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Absence of the pigment melanin in the eyes, skin, hair, scales, or feathers. It arises from a genetic defect and occurs in humans and other vertebrates. Because they lack the pigments that normally provide protective coloration and screen against the sun's ultraviolet rays, albino animals rarely survive in the wild. Humans have long intentionally bred certain albino animals (e.g., rabbits) for their appearance. In humans with generalized, or total, albinism, the affected person has milk-white skin and hair; the iris of the eye appears pink, the pupil red. Vision abnormalities such as astigmatism, nystagmus (rapid involuntary oscillation of the eye), and photophobia (extreme sensitivity to light) are common. Generalized albinism occurs throughout the world in about one in 20,000 persons.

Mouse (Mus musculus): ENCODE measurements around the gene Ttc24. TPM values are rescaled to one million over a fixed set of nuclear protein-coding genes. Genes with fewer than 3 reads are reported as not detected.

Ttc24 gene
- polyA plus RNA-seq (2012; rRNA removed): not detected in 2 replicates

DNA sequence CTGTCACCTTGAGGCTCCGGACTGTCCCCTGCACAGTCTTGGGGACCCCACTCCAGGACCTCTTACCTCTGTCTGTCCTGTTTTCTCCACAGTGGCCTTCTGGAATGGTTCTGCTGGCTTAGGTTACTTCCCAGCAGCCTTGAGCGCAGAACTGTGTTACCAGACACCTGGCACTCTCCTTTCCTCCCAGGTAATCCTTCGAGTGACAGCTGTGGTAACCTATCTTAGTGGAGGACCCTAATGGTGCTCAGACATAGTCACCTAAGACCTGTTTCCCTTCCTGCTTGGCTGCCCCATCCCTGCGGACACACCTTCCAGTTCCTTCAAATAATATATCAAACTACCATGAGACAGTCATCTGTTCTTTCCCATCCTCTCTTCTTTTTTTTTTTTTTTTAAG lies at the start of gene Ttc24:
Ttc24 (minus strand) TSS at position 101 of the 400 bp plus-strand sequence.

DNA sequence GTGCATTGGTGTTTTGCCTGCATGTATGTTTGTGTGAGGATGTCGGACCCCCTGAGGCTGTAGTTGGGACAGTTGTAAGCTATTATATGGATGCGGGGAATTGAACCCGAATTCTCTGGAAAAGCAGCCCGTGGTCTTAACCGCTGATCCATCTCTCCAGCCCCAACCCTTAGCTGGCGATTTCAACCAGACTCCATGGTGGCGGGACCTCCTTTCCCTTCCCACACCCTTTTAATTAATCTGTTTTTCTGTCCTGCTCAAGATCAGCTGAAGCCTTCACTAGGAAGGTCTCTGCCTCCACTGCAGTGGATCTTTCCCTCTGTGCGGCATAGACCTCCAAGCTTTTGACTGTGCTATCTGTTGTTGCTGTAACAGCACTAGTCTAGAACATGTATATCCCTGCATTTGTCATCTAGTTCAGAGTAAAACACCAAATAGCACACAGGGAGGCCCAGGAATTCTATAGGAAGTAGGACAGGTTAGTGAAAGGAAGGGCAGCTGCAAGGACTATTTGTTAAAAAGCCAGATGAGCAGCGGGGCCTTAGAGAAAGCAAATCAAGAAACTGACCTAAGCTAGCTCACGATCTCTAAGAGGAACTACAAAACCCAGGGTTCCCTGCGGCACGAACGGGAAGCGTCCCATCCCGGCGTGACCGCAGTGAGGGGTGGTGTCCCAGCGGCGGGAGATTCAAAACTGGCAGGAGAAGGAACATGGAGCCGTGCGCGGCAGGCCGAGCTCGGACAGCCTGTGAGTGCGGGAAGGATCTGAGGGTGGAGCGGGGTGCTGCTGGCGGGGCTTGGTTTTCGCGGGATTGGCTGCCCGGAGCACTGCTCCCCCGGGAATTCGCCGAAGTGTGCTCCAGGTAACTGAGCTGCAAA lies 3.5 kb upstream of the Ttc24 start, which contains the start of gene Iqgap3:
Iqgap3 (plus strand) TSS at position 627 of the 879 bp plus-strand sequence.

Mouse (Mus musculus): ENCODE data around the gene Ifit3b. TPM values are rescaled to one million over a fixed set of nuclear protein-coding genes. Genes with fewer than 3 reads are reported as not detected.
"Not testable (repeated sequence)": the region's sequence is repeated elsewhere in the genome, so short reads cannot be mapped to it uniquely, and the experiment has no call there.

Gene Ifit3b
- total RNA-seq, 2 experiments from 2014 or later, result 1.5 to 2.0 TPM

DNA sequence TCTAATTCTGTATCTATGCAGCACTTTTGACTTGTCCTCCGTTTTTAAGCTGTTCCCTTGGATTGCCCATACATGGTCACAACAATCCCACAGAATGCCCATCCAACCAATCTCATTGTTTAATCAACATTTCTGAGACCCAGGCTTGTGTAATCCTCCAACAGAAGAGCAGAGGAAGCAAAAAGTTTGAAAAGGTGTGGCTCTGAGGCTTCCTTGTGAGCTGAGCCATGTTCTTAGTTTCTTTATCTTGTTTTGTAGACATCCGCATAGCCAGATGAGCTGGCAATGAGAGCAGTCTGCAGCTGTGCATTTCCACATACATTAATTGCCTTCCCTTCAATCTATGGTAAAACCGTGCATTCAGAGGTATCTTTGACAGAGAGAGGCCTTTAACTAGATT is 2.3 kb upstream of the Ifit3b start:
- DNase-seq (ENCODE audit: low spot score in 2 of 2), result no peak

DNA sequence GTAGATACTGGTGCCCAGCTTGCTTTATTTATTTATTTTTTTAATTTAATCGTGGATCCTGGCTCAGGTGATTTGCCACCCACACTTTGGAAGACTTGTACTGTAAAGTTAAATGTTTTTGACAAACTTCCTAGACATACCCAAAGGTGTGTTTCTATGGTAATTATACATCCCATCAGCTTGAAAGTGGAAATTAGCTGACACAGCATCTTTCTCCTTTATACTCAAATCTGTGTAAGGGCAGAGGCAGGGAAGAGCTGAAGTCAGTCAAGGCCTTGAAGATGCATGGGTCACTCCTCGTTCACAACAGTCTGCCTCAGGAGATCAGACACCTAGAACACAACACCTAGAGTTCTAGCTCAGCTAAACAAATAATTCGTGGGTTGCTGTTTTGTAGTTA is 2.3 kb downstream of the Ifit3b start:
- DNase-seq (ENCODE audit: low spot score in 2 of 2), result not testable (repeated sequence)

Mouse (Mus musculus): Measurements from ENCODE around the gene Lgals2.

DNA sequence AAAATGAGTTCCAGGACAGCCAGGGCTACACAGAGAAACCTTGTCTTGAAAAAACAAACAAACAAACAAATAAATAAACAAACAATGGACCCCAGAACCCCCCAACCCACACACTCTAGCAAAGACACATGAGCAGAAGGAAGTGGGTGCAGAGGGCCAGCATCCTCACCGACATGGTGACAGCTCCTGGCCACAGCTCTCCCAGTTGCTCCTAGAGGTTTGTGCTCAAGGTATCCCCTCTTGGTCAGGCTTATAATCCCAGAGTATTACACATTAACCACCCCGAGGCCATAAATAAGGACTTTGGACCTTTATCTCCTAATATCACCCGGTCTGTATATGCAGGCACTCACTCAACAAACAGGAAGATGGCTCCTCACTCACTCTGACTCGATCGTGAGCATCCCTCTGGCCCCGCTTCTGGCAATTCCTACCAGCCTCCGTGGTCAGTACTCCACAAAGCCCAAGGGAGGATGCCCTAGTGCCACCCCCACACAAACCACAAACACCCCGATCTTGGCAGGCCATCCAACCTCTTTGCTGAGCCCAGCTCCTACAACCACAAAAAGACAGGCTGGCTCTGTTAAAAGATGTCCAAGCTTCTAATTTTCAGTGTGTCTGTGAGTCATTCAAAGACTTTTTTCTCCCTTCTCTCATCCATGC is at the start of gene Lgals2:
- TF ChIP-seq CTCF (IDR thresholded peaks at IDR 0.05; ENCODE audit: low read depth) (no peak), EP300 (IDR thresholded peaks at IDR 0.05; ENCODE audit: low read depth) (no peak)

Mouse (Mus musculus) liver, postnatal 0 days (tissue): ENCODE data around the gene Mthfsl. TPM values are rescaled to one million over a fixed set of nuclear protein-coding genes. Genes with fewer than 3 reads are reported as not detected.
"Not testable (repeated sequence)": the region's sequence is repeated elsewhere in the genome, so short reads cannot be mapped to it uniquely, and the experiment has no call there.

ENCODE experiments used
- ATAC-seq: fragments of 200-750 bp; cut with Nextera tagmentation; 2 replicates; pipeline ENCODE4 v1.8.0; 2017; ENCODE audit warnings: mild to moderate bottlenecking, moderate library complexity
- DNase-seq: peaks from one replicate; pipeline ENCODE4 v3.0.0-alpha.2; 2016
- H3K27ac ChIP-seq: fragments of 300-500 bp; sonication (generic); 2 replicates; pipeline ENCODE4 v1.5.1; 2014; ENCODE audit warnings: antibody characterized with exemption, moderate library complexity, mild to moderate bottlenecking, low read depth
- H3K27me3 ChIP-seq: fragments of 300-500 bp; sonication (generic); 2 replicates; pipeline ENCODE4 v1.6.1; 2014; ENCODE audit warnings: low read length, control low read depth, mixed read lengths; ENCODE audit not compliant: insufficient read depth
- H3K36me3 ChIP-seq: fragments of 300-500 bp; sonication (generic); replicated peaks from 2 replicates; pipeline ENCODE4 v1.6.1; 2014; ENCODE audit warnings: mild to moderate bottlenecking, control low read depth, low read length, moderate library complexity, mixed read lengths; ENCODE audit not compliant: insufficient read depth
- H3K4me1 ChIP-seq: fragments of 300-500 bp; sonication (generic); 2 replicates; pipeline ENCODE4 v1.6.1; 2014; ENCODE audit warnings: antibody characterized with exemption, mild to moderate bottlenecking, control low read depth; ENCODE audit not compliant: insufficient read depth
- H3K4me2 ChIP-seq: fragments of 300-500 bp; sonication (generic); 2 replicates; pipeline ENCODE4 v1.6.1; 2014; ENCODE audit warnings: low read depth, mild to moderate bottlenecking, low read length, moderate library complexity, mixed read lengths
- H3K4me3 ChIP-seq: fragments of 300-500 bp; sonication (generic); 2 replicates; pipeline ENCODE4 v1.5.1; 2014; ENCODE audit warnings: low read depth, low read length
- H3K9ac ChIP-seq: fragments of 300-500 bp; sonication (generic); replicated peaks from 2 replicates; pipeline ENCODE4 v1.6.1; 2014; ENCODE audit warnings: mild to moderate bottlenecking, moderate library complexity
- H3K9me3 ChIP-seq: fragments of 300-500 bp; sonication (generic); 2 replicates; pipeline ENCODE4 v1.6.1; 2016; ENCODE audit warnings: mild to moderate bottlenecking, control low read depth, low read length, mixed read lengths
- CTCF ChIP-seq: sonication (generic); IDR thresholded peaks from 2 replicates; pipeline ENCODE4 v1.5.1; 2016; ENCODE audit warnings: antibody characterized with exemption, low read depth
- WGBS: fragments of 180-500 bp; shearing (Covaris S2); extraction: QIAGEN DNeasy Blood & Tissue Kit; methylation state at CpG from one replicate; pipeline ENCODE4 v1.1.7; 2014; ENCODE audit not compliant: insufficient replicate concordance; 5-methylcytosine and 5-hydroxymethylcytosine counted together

This entry comes from Encyclopædia Britannica Concise. For the full entry on albinism, visit Britannica.com.